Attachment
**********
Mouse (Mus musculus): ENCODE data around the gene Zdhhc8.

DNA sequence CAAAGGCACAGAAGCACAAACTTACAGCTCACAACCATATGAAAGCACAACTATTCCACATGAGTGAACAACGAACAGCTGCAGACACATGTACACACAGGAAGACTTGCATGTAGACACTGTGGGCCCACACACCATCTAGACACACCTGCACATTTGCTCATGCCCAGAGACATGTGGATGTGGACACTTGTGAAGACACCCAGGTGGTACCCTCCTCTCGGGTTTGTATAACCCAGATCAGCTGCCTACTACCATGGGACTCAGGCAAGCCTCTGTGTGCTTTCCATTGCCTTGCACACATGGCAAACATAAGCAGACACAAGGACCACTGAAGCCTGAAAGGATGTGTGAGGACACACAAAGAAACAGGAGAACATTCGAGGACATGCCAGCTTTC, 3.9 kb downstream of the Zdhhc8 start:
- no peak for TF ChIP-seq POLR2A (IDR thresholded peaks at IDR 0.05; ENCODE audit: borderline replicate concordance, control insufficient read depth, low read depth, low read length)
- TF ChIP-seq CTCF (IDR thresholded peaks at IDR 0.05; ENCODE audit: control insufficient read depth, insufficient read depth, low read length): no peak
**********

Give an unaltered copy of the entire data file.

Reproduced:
Mouse (Mus musculus): ENCODE data around the gene Zdhhc8.

DNA sequence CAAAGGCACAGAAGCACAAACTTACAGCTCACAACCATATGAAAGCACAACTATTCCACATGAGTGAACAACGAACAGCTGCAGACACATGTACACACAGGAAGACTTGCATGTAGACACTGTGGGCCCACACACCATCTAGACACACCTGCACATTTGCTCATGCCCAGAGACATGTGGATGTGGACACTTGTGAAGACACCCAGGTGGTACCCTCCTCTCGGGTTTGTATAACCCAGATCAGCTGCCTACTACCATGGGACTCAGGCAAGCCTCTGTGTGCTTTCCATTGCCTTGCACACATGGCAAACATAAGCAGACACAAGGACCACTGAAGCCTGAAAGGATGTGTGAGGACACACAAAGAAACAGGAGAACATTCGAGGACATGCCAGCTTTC, 3.9 kb downstream of the Zdhhc8 start:
- no peak for TF ChIP-seq POLR2A (IDR thresholded peaks at IDR 0.05; ENCODE audit: borderline replicate concordance, control insufficient read depth, low read depth, low read length)
- TF ChIP-seq CTCF (IDR thresholded peaks at IDR 0.05; ENCODE audit: control insufficient read depth, insufficient read depth, low read length): no peak